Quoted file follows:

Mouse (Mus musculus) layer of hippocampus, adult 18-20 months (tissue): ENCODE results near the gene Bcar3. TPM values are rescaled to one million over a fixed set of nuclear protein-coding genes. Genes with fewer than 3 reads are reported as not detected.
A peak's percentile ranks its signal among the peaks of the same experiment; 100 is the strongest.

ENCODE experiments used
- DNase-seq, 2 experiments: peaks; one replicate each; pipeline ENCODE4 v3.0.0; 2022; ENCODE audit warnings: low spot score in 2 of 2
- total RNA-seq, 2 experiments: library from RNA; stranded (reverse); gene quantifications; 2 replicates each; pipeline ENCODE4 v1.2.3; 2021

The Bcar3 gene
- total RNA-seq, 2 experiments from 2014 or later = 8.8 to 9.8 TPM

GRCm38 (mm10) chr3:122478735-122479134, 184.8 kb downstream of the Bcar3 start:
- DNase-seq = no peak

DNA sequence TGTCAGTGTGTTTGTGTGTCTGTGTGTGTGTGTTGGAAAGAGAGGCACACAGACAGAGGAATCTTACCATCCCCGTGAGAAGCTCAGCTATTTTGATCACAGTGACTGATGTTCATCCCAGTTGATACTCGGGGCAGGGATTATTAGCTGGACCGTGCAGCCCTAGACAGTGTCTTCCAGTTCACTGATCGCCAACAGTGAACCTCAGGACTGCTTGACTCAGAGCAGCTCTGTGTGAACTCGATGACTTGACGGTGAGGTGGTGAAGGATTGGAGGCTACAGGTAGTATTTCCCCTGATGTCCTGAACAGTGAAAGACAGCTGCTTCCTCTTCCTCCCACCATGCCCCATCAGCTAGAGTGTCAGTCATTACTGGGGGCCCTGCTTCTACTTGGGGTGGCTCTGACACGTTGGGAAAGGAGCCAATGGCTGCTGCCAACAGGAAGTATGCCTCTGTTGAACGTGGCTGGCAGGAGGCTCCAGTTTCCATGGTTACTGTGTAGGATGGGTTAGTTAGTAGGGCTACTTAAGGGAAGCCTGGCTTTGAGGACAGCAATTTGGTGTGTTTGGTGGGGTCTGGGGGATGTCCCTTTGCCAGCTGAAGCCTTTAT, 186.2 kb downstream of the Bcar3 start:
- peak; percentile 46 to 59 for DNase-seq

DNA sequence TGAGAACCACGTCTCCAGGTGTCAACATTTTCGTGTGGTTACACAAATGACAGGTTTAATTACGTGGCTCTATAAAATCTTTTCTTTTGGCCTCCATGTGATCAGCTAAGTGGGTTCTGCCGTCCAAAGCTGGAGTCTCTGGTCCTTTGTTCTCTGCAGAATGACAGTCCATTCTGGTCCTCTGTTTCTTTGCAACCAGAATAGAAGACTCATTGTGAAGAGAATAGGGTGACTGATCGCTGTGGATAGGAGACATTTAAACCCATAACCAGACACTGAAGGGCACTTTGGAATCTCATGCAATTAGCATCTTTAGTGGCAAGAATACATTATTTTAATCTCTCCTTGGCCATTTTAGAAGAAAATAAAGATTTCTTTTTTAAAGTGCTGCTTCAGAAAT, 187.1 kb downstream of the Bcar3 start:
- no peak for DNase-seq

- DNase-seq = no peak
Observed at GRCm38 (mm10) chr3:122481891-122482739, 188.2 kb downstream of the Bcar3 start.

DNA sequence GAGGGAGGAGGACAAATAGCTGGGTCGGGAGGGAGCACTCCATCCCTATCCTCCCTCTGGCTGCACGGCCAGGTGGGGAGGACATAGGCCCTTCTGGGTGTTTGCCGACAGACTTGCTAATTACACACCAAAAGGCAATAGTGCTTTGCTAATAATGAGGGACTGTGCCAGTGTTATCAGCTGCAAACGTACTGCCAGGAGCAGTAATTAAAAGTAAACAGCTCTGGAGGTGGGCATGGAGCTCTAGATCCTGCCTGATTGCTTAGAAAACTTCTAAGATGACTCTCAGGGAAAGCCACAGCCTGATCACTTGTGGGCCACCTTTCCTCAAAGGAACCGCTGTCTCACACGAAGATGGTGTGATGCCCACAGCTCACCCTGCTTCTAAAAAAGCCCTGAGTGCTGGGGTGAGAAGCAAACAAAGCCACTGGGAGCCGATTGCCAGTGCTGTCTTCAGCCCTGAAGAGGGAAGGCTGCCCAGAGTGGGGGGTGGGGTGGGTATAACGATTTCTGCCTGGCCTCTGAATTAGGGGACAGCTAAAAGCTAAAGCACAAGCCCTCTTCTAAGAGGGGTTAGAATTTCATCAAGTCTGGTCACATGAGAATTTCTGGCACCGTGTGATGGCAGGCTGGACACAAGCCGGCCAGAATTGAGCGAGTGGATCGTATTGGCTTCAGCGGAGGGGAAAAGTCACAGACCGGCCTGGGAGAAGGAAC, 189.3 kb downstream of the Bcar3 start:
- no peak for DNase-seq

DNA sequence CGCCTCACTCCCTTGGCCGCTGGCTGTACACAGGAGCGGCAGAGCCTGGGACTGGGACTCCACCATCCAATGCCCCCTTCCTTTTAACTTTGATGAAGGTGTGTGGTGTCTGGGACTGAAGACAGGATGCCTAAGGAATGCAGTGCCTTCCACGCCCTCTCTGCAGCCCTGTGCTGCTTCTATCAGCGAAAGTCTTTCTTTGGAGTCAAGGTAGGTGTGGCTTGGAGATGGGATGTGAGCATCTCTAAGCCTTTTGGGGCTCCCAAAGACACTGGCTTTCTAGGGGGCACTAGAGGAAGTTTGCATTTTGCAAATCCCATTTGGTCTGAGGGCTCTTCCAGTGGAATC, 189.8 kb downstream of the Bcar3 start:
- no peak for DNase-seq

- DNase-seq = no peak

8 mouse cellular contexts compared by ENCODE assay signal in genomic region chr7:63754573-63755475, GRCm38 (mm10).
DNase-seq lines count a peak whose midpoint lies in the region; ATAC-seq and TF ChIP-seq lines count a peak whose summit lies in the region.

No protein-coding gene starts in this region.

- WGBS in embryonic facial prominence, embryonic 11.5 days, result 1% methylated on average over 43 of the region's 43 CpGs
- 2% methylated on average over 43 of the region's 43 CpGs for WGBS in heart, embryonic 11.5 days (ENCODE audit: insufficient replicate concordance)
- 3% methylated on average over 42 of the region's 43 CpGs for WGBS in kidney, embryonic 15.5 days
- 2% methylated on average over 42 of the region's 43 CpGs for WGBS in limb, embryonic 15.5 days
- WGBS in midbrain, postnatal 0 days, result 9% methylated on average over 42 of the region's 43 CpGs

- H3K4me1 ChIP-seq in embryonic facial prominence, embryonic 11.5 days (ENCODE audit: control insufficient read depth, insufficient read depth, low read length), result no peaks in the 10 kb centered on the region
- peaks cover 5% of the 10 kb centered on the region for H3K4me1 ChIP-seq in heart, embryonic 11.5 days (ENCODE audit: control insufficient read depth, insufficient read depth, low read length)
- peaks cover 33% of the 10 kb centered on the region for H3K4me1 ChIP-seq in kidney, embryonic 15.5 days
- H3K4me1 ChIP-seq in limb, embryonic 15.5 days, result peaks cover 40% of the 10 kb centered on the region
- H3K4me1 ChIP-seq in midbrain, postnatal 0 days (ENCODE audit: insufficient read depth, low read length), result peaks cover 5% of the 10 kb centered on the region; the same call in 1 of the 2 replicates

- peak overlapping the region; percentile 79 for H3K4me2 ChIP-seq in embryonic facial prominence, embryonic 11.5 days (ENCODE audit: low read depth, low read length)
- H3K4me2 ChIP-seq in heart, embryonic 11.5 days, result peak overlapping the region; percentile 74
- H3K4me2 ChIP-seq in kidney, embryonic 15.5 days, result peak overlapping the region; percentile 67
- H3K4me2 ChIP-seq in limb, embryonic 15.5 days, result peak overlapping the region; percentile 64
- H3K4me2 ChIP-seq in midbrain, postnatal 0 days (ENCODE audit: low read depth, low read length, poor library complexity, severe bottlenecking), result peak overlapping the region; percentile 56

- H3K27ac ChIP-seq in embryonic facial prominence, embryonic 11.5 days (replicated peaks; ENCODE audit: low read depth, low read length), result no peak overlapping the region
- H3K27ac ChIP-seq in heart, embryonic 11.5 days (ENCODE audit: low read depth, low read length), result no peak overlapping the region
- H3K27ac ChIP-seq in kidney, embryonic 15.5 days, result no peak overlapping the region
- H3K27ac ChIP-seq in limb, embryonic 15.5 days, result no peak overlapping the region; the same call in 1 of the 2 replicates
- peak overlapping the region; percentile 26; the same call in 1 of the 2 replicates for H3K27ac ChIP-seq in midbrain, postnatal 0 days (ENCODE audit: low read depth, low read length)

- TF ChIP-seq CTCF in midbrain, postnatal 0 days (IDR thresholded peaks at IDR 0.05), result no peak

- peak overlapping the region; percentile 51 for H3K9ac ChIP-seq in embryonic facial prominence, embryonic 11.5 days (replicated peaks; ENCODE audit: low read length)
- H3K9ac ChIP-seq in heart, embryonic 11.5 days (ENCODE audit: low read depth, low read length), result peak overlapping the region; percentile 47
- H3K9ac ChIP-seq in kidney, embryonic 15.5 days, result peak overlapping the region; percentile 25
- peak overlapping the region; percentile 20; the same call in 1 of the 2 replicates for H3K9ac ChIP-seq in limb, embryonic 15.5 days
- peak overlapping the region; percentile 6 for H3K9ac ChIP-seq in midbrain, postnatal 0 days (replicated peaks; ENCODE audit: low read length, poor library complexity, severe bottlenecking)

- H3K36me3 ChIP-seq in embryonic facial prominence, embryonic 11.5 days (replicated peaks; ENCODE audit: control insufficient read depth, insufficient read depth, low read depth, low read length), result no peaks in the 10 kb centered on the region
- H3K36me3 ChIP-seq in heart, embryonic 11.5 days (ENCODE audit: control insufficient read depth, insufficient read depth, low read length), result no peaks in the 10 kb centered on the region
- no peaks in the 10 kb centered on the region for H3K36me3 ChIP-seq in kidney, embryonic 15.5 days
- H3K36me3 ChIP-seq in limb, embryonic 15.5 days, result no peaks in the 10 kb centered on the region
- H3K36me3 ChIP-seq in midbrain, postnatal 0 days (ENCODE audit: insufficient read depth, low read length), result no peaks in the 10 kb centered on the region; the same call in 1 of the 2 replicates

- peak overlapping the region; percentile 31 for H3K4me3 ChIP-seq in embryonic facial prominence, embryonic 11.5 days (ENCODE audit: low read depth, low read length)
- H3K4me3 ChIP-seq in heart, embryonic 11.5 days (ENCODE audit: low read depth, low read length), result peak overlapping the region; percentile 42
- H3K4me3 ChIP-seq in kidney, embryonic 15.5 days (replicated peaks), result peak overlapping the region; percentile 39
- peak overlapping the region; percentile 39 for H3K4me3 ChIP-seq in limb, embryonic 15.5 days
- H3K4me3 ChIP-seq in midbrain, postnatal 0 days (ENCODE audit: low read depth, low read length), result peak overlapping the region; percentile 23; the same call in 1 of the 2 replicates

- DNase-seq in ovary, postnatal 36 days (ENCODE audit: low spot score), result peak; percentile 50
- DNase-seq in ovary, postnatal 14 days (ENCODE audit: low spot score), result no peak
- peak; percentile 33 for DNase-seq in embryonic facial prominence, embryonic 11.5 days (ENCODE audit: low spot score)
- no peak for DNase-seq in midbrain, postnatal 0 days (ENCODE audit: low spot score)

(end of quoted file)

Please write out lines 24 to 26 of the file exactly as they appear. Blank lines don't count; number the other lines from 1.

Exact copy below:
- WGBS in embryonic facial prominence, embryonic 11.5 days, result 1% methylated on average over 43 of the region's 43 CpGs
- 2% methylated on average over 43 of the region's 43 CpGs for WGBS in heart, embryonic 11.5 days (ENCODE audit: insufficient replicate concordance)
- 3% methylated on average over 42 of the region's 43 CpGs for WGBS in kidney, embryonic 15.5 days